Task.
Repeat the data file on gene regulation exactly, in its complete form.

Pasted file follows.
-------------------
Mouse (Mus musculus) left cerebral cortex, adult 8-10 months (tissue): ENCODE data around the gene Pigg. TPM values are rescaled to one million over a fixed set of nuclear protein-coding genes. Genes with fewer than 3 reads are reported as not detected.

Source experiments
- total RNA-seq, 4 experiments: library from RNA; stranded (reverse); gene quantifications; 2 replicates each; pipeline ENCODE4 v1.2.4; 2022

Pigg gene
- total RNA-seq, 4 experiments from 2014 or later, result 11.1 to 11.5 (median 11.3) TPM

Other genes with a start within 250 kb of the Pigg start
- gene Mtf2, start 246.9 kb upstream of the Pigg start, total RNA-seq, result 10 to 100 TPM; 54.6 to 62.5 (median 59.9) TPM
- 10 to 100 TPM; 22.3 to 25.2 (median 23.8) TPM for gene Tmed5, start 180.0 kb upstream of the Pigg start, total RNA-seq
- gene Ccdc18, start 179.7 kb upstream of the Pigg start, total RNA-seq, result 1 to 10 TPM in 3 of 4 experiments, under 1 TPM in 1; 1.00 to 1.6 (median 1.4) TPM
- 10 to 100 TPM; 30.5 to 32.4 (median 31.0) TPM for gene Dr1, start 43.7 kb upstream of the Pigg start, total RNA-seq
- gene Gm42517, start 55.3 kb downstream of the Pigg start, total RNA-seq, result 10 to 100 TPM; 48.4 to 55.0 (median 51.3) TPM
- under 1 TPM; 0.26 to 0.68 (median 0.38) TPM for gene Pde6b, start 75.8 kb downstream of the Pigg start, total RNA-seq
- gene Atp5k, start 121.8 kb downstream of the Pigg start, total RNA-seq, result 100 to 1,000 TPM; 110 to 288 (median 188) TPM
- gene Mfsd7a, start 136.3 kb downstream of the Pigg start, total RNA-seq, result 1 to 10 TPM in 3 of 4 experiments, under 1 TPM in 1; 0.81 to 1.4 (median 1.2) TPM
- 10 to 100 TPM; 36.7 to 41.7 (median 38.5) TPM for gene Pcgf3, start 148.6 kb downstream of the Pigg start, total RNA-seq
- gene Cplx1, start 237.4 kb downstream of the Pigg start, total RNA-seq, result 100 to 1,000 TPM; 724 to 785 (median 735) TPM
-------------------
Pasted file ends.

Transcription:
Mouse (Mus musculus) left cerebral cortex, adult 8-10 months (tissue): ENCODE data around the gene Pigg. TPM values are rescaled to one million over a fixed set of nuclear protein-coding genes. Genes with fewer than 3 reads are reported as not detected.

Source experiments
- total RNA-seq, 4 experiments: library from RNA; stranded (reverse); gene quantifications; 2 replicates each; pipeline ENCODE4 v1.2.4; 2022

Pigg gene
- total RNA-seq, 4 experiments from 2014 or later, result 11.1 to 11.5 (median 11.3) TPM

Other genes with a start within 250 kb of the Pigg start
- gene Mtf2, start 246.9 kb upstream of the Pigg start, total RNA-seq, result 10 to 100 TPM; 54.6 to 62.5 (median 59.9) TPM
- 10 to 100 TPM; 22.3 to 25.2 (median 23.8) TPM for gene Tmed5, start 180.0 kb upstream of the Pigg start, total RNA-seq
- gene Ccdc18, start 179.7 kb upstream of the Pigg start, total RNA-seq, result 1 to 10 TPM in 3 of 4 experiments, under 1 TPM in 1; 1.00 to 1.6 (median 1.4) TPM
- 10 to 100 TPM; 30.5 to 32.4 (median 31.0) TPM for gene Dr1, start 43.7 kb upstream of the Pigg start, total RNA-seq
- gene Gm42517, start 55.3 kb downstream of the Pigg start, total RNA-seq, result 10 to 100 TPM; 48.4 to 55.0 (median 51.3) TPM
- under 1 TPM; 0.26 to 0.68 (median 0.38) TPM for gene Pde6b, start 75.8 kb downstream of the Pigg start, total RNA-seq
- gene Atp5k, start 121.8 kb downstream of the Pigg start, total RNA-seq, result 100 to 1,000 TPM; 110 to 288 (median 188) TPM
- gene Mfsd7a, start 136.3 kb downstream of the Pigg start, total RNA-seq, result 1 to 10 TPM in 3 of 4 experiments, under 1 TPM in 1; 0.81 to 1.4 (median 1.2) TPM
- 10 to 100 TPM; 36.7 to 41.7 (median 38.5) TPM for gene Pcgf3, start 148.6 kb downstream of the Pigg start, total RNA-seq
- gene Cplx1, start 237.4 kb downstream of the Pigg start, total RNA-seq, result 100 to 1,000 TPM; 724 to 785 (median 735) TPM